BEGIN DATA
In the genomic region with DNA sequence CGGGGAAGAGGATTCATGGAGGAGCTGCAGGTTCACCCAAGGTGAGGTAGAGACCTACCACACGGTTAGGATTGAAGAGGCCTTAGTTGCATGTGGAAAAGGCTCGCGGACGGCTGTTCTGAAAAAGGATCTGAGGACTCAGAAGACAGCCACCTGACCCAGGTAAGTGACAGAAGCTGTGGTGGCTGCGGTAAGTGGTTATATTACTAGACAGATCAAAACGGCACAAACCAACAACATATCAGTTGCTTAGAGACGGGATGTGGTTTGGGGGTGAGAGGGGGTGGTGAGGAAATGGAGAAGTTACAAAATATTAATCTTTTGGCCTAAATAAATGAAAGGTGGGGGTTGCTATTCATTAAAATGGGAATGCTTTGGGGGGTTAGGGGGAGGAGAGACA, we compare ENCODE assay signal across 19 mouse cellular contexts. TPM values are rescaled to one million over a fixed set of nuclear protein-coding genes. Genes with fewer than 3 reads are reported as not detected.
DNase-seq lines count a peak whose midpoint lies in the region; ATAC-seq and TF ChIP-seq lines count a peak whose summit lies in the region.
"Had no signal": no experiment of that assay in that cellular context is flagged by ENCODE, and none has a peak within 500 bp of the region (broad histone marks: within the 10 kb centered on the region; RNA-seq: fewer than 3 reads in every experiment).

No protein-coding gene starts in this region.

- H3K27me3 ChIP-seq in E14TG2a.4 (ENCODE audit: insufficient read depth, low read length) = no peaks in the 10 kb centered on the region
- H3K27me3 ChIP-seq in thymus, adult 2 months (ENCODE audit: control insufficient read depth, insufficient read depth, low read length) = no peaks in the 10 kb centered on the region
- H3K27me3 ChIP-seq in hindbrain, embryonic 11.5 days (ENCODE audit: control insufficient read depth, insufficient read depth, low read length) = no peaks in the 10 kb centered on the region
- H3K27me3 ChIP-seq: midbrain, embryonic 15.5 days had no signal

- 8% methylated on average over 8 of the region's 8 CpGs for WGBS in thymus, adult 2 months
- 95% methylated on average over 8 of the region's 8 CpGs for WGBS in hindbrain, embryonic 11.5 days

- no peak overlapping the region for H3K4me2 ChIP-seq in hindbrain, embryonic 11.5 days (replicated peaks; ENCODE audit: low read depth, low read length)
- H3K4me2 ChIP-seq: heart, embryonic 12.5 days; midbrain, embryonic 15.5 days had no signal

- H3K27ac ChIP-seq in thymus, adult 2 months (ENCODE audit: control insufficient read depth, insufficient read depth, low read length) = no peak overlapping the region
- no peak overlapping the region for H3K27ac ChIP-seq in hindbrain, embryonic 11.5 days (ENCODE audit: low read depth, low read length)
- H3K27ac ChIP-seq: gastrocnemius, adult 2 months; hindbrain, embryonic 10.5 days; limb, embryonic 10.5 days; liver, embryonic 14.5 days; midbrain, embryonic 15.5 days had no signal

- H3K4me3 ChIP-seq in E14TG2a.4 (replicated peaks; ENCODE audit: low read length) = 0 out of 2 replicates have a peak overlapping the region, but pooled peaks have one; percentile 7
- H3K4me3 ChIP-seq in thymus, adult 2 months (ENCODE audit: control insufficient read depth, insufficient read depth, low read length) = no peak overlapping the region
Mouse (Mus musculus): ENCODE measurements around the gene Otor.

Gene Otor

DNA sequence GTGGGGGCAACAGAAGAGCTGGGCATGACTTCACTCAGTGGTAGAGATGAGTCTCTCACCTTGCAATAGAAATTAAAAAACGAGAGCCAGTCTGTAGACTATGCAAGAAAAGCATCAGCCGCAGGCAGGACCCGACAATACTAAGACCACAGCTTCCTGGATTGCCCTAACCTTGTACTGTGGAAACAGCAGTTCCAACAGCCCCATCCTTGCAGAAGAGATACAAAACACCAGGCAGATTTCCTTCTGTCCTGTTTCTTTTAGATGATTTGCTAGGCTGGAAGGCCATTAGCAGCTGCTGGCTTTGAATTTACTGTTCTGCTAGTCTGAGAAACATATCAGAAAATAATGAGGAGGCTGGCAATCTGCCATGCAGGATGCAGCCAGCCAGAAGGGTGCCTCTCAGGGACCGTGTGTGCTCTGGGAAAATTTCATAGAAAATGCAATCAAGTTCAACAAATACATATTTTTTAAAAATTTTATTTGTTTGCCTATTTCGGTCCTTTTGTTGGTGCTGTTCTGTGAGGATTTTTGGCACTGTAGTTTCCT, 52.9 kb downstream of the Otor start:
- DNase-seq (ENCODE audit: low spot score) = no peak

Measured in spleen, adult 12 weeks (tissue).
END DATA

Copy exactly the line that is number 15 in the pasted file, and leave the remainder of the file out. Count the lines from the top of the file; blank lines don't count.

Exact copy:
- H3K27ac ChIP-seq: gastrocnemius, adult 2 months; hindbrain, embryonic 10.5 days; limb, embryonic 10.5 days; liver, embryonic 14.5 days; midbrain, embryonic 15.5 days had no signal